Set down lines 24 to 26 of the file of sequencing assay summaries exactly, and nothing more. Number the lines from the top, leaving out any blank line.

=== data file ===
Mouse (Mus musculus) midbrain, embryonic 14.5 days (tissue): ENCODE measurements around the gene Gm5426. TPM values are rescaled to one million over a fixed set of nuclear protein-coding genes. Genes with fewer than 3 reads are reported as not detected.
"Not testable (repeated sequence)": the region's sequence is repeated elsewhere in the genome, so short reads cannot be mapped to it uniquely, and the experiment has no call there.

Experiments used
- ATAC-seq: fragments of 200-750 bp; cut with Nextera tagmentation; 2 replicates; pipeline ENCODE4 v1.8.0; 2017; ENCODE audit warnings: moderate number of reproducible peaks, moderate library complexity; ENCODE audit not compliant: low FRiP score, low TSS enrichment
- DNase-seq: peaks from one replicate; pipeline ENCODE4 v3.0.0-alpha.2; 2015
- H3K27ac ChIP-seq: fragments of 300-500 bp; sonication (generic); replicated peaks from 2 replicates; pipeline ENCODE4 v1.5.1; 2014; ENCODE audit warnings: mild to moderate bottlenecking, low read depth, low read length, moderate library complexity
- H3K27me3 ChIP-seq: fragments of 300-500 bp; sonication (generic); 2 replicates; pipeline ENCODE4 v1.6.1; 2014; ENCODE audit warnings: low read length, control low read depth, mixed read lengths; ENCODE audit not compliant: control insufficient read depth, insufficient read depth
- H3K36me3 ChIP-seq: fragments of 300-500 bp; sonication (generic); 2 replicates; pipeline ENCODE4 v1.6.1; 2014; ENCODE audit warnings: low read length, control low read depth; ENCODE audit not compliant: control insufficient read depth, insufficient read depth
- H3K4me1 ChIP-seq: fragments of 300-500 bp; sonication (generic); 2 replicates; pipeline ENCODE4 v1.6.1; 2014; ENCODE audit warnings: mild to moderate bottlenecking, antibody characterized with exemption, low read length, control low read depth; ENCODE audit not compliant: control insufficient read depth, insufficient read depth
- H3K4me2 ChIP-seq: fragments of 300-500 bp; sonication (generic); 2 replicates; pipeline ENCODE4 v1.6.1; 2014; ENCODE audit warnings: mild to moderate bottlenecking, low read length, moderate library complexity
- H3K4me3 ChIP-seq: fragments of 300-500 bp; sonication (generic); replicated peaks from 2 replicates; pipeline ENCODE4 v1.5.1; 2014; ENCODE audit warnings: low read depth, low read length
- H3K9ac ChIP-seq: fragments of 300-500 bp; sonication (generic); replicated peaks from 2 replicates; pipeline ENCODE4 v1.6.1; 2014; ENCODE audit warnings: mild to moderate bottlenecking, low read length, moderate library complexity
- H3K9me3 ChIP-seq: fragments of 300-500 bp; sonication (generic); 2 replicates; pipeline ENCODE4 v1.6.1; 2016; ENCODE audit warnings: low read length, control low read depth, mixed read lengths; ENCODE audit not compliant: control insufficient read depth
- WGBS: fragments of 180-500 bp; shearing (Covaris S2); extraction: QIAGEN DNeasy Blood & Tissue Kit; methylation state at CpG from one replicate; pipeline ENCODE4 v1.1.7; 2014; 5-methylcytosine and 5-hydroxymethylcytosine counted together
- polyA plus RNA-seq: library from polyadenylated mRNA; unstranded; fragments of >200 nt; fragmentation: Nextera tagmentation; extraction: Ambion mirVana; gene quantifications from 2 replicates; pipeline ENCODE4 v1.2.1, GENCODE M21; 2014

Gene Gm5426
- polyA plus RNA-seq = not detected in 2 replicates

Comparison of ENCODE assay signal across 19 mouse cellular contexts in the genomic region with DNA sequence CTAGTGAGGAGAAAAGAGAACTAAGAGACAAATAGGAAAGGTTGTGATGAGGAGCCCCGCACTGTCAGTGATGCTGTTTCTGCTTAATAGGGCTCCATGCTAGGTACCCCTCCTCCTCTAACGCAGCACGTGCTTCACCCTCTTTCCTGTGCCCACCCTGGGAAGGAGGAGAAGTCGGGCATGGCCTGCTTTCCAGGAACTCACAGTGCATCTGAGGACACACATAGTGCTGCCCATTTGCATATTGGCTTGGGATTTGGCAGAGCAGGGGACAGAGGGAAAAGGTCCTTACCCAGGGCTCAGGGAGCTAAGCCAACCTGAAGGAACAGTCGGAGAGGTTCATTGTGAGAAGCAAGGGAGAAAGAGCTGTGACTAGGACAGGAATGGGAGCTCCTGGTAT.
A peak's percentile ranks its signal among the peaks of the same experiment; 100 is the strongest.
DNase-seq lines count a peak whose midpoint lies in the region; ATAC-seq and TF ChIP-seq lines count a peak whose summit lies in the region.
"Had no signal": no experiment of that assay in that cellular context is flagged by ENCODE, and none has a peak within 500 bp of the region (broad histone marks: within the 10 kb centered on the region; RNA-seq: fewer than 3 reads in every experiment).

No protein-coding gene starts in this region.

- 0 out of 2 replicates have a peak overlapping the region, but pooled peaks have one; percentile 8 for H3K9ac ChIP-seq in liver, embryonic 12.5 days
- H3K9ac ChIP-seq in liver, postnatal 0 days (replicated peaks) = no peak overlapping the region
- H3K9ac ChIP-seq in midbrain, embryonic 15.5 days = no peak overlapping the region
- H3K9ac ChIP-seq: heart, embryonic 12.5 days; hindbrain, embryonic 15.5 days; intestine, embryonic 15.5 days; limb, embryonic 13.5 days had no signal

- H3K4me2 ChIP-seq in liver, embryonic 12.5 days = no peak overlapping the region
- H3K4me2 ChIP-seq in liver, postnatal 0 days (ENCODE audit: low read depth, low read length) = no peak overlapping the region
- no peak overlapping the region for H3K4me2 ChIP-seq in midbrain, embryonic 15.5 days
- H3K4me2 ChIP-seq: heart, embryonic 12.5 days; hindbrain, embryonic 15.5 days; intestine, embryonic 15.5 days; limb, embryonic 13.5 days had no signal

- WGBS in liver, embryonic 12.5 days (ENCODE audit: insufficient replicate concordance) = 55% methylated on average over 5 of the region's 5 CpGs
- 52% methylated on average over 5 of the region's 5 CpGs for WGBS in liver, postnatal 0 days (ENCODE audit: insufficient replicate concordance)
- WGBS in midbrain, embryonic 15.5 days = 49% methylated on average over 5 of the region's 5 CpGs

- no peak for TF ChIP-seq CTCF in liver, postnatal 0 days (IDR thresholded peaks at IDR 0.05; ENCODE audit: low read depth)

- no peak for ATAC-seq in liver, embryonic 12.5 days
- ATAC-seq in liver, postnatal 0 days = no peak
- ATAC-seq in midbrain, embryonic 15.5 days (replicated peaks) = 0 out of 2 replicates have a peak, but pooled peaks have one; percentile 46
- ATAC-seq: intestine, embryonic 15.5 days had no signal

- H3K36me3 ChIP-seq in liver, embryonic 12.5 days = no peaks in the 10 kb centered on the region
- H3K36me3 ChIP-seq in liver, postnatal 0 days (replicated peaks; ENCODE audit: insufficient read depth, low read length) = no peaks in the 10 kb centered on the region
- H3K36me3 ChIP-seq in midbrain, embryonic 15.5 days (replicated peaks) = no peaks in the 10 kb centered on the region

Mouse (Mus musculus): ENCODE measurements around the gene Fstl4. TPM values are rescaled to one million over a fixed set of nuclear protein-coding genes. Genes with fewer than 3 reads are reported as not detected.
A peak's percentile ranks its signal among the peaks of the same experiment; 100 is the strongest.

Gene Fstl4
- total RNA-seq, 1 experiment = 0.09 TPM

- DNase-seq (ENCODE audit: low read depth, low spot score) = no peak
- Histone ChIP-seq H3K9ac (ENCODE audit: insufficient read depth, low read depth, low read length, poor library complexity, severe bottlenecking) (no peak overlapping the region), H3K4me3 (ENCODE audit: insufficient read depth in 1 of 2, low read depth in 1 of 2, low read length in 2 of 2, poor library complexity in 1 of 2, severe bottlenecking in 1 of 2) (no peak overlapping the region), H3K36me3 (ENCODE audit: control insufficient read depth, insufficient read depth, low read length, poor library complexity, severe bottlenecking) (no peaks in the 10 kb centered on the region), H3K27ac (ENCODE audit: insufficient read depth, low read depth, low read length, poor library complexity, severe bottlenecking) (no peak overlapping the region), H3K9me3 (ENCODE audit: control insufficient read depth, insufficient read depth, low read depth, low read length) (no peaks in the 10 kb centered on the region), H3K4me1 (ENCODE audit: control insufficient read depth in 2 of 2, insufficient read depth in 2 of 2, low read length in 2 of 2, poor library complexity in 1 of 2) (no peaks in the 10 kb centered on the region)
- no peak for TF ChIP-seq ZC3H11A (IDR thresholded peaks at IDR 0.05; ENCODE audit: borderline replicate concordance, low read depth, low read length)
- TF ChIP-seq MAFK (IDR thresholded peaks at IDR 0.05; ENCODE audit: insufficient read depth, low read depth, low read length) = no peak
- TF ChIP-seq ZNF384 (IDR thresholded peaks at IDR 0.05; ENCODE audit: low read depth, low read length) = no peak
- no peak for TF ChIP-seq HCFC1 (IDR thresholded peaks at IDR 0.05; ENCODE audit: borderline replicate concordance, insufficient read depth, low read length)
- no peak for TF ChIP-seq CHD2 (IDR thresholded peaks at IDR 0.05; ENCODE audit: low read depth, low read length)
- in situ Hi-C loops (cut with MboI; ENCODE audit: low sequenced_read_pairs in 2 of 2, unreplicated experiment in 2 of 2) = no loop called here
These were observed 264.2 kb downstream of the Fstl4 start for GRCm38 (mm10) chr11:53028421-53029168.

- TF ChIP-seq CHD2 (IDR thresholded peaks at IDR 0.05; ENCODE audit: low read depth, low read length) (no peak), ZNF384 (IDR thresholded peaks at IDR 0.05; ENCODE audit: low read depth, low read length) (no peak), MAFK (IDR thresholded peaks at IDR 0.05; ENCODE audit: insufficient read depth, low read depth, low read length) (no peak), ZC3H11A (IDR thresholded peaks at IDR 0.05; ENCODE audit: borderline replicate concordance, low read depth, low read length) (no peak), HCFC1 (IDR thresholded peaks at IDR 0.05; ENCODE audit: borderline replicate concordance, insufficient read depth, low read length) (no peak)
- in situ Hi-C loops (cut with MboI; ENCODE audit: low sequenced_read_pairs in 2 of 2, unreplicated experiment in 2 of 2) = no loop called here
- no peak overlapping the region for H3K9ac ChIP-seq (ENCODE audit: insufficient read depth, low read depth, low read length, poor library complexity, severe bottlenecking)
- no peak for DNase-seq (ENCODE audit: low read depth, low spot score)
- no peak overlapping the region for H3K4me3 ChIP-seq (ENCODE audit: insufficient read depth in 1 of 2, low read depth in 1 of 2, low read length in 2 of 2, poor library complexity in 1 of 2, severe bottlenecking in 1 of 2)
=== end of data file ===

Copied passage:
- H3K9ac ChIP-seq in liver, postnatal 0 days (replicated peaks) = no peak overlapping the region
- H3K9ac ChIP-seq in midbrain, embryonic 15.5 days = no peak overlapping the region
- H3K9ac ChIP-seq: heart, embryonic 12.5 days; hindbrain, embryonic 15.5 days; intestine, embryonic 15.5 days; limb, embryonic 13.5 days had no signal